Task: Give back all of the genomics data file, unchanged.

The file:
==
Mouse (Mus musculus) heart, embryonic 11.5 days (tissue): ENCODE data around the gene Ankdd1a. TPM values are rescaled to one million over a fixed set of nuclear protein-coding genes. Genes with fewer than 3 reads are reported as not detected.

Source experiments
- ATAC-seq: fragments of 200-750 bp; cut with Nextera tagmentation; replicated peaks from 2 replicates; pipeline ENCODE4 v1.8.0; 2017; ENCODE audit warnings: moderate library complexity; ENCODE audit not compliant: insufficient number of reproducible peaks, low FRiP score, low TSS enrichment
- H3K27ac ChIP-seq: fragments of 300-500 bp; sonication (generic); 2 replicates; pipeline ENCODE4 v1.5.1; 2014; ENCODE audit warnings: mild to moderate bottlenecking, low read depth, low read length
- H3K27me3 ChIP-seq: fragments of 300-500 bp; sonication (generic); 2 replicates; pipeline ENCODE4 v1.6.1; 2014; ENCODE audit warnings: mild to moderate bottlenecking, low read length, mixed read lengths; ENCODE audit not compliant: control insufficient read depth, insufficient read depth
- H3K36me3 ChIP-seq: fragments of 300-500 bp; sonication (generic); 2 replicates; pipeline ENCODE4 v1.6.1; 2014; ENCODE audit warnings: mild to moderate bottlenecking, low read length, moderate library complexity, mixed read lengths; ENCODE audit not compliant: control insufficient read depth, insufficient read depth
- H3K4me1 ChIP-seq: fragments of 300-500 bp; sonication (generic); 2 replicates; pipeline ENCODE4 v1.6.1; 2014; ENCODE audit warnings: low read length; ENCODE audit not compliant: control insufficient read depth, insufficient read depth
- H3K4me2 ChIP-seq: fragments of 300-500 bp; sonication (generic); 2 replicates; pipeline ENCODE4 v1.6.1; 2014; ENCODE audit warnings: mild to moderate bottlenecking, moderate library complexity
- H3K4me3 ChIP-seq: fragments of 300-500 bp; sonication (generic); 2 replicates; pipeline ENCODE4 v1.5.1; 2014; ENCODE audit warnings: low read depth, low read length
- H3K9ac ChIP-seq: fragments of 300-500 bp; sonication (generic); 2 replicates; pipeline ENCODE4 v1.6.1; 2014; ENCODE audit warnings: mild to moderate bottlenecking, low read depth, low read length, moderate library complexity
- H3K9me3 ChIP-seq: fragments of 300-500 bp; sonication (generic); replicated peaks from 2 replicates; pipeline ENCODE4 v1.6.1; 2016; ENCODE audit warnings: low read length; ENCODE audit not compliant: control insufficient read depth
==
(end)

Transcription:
Mouse (Mus musculus) heart, embryonic 11.5 days (tissue): ENCODE data around the gene Ankdd1a. TPM values are rescaled to one million over a fixed set of nuclear protein-coding genes. Genes with fewer than 3 reads are reported as not detected.

Source experiments
- ATAC-seq: fragments of 200-750 bp; cut with Nextera tagmentation; replicated peaks from 2 replicates; pipeline ENCODE4 v1.8.0; 2017; ENCODE audit warnings: moderate library complexity; ENCODE audit not compliant: insufficient number of reproducible peaks, low FRiP score, low TSS enrichment
- H3K27ac ChIP-seq: fragments of 300-500 bp; sonication (generic); 2 replicates; pipeline ENCODE4 v1.5.1; 2014; ENCODE audit warnings: mild to moderate bottlenecking, low read depth, low read length
- H3K27me3 ChIP-seq: fragments of 300-500 bp; sonication (generic); 2 replicates; pipeline ENCODE4 v1.6.1; 2014; ENCODE audit warnings: mild to moderate bottlenecking, low read length, mixed read lengths; ENCODE audit not compliant: control insufficient read depth, insufficient read depth
- H3K36me3 ChIP-seq: fragments of 300-500 bp; sonication (generic); 2 replicates; pipeline ENCODE4 v1.6.1; 2014; ENCODE audit warnings: mild to moderate bottlenecking, low read length, moderate library complexity, mixed read lengths; ENCODE audit not compliant: control insufficient read depth, insufficient read depth
- H3K4me1 ChIP-seq: fragments of 300-500 bp; sonication (generic); 2 replicates; pipeline ENCODE4 v1.6.1; 2014; ENCODE audit warnings: low read length; ENCODE audit not compliant: control insufficient read depth, insufficient read depth
- H3K4me2 ChIP-seq: fragments of 300-500 bp; sonication (generic); 2 replicates; pipeline ENCODE4 v1.6.1; 2014; ENCODE audit warnings: mild to moderate bottlenecking, moderate library complexity
- H3K4me3 ChIP-seq: fragments of 300-500 bp; sonication (generic); 2 replicates; pipeline ENCODE4 v1.5.1; 2014; ENCODE audit warnings: low read depth, low read length
- H3K9ac ChIP-seq: fragments of 300-500 bp; sonication (generic); 2 replicates; pipeline ENCODE4 v1.6.1; 2014; ENCODE audit warnings: mild to moderate bottlenecking, low read depth, low read length, moderate library complexity
- H3K9me3 ChIP-seq: fragments of 300-500 bp; sonication (generic); replicated peaks from 2 replicates; pipeline ENCODE4 v1.6.1; 2016; ENCODE audit warnings: low read length; ENCODE audit not compliant: control insufficient read depth